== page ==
Your CLI Tool Should be a Server (Maybe)

John Murray
7 min readJan 19, 2018


If you have written a CLI, maybe it should have also been a server.

As authors of CLIs and tooling, I’m sure the idea of integration has crossed your mind before. However, if your idea of integration includes the use of grep, then maybe it’s time to take a step back and consider other options.

Lately, I’ve been rewriting an internal company tool we have for managing database changes across various environments. The tool itself is rather straightforward to operate and is used in a multitude of environments. Developers use it when setting up and tearing down development environments or locally testing alters. Our CI environments use it to verify DB changes against the prod data-set and it is also used by consumers of the DB to setup prod+1 environments. Lastly, we have internal systems that create “mock” production environments for developer/automated testing that uses the tool (or by-products of the tool) to replicate production state.

The major point I’m trying to make is that the tool is part of many workflows and must be able to integrate. This is true for many CLIs. However, the problem is that integration is usually regulated to string munging on the command line or a scripting language. This style of integration is very fragile. What if the text-output of the CLI tool changes? What are the expected contracts? Well… There typically are none, and that’s a problem when the tool is part of release pipelines and other important processes.

Geez, I think you’ve made your point by now. So what do you suggest, smarty pants?

The Server CLI

Instead of writing a CLI, imagine that you instead wrote an (HTTP) service. One that defines service contracts and exposes those contracts to clients. This service is ideal for integration as the client and server can now share assumptions. Even better, the client can likely generate their client-side code from the published contracts, making integration (relatively) easy and painless.

This is cool and all, but my CLI works in the local directory. How am I supposed to make that a server?

It’s common for CLIs to work in the local directories, or in some directory specified by the user. Servers, on the other hand, are running in the cloud (or usually on a machine not your own, call that whatever you want). However, the Server CLI is a server that runs on your local machine and thus, can be configured to run within the context of a specific directory.

So when I run ls you’re suggesting it start a server? Dude… overkill.

Yeah, that’s totally overkill and not necessary. For starters, ls is not needed within other tooling. Most languages have the ability to list the contents of a directory. But also, this is not the kind of tool that would benefit from being a server, which is also the tricky part to define. A tool that makes a good candidate for “server-ification” is one that, for a particular session, operates primarily in a single or fixed set of directories. Some examples:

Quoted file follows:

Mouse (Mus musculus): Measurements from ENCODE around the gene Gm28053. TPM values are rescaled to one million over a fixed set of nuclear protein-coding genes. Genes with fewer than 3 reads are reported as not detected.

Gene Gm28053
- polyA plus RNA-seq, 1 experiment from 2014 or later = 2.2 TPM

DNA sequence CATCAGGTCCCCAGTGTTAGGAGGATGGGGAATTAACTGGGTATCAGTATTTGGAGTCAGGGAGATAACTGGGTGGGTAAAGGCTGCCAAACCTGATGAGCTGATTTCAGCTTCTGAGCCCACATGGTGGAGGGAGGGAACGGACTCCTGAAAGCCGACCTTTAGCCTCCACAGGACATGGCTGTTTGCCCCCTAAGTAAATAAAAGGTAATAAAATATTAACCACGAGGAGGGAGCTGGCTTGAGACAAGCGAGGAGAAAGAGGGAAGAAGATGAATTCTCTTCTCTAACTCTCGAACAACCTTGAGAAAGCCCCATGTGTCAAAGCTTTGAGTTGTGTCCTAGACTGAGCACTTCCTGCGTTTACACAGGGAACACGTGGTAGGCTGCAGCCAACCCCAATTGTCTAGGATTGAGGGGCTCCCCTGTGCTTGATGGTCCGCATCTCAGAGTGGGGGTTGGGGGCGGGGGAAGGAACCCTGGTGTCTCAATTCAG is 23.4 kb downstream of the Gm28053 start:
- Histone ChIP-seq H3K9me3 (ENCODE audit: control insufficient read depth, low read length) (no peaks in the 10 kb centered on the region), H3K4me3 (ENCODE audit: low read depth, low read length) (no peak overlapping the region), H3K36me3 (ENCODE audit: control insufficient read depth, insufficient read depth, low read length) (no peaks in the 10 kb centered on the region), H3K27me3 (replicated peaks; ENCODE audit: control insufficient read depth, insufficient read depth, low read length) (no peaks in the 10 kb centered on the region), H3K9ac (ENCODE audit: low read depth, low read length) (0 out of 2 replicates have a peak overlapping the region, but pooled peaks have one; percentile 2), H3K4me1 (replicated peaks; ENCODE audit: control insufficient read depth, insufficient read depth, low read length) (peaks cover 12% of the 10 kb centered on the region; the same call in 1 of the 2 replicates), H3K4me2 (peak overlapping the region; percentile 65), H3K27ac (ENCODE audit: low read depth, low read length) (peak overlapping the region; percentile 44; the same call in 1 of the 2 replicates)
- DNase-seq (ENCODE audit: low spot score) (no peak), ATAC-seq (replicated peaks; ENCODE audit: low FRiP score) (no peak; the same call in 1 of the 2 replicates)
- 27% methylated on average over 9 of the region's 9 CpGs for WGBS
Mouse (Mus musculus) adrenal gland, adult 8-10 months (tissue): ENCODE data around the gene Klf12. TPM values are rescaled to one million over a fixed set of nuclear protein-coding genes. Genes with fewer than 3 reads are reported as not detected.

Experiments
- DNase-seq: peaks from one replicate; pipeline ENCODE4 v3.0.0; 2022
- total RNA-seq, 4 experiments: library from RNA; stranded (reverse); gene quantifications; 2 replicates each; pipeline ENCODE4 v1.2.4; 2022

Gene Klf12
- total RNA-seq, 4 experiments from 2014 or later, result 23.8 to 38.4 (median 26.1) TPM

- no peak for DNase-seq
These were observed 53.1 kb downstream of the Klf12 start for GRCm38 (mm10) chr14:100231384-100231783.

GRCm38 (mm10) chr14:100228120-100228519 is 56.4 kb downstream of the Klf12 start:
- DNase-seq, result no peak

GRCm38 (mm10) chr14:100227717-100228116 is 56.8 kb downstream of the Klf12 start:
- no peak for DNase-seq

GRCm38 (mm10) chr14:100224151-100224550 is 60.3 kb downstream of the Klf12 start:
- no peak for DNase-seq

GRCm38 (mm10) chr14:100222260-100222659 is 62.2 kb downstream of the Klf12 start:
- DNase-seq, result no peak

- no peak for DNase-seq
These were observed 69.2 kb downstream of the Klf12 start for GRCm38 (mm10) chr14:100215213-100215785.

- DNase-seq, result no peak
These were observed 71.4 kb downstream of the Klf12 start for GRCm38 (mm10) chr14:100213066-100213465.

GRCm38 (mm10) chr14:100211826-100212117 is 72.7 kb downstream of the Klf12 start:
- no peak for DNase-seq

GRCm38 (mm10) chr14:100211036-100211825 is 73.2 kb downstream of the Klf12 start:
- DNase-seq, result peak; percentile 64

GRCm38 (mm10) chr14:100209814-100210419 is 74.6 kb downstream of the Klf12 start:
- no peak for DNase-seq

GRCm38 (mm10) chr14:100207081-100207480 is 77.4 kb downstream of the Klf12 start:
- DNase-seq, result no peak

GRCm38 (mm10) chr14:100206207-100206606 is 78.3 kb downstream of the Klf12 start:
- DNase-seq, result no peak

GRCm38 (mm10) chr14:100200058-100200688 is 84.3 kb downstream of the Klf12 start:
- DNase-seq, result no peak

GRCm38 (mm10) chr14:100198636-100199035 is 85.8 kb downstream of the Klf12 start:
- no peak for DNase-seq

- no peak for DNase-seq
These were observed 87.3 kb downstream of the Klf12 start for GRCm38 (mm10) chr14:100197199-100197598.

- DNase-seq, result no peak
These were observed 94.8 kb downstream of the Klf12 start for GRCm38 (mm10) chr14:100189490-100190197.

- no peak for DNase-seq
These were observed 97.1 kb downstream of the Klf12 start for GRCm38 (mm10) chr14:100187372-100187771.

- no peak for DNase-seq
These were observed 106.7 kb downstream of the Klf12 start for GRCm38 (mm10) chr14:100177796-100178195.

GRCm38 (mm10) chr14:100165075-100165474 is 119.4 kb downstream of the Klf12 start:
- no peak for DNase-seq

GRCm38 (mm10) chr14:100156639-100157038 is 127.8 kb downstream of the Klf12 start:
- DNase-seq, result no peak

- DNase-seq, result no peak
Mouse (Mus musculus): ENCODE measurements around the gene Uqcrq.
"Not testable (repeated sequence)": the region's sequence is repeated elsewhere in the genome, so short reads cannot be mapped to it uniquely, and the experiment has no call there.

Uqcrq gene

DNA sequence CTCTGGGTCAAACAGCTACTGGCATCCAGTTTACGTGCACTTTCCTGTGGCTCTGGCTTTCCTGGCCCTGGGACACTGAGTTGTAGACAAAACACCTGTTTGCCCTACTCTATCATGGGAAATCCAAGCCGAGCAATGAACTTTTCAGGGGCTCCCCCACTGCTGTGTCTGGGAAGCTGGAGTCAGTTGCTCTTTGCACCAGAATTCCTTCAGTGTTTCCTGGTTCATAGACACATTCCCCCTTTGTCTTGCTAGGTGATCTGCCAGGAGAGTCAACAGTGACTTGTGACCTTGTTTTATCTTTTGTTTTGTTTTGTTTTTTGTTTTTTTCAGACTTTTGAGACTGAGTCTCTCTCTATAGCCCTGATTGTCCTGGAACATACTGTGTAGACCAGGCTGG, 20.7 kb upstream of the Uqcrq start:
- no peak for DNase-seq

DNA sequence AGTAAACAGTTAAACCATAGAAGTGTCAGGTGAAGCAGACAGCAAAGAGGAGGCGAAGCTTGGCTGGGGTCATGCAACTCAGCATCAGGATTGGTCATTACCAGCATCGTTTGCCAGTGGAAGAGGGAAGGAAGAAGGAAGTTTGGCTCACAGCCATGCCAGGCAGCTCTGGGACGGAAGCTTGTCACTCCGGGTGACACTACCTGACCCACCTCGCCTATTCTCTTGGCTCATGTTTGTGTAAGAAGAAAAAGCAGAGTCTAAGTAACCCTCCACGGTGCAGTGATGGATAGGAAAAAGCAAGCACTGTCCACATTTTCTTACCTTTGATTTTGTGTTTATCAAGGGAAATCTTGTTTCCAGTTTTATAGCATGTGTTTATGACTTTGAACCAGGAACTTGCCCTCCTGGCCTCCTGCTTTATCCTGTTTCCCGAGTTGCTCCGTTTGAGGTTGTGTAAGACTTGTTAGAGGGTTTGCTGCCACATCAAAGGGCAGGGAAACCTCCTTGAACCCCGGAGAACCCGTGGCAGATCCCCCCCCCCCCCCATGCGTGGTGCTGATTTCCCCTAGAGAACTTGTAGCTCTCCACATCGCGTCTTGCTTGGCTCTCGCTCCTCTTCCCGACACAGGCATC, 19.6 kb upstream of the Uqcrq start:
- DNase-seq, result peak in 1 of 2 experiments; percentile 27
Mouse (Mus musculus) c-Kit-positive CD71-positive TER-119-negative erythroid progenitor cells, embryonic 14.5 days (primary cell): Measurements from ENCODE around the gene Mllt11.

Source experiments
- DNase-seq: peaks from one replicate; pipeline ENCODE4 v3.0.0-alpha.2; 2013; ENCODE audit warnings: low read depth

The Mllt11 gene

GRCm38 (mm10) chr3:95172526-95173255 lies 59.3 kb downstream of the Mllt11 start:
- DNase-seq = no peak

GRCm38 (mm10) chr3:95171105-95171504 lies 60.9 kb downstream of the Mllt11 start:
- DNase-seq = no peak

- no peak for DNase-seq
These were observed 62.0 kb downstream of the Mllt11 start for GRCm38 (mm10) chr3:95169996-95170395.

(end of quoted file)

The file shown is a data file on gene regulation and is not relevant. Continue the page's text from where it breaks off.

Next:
• git
  • sbt/gradle/other build tools
  • gem/npm/other dependency-management tools
  • language-analysis tools

In general, these tools are usually used to run multiple commands, possibly manipulating state, within some context. I hope this better defines what types of tools would benefit from having a server-component and what sort of value you’d receive as someone integrating with those tools.

What about libraries? Take libgit2 for example.

That is a really good point and libraries are super awesome! However, libraries have some disadvantages compared to a server for the purpose of integration.

First, they have to be written in a common language that can be used by everyone, usually this is C. And even though C is the lingua franca of programming languages, it is far from free and usually requires someone to write a binding library. In my opinion, this is a pretty high bar for the average person trying to integrate with some tool. Also, when it comes to writing bindings, there will always be the purists who then rewrite the libraries in pure implementations of the target language. Rewriting a library N times (one for each language people typically use) is a huge waste of resources and is its own basket of problems.

Second, libraries have a tendency to expose lower-level semantics. Take our libgit2 example as evidence. This library exposes much of the internals and underlying structures of git and is a super-set of what can be accomplished from the command line. This can be fantastic if you are looking to extend the functionality of git but, not the most intuitive if you’re just trying to integrate with existing behaviors.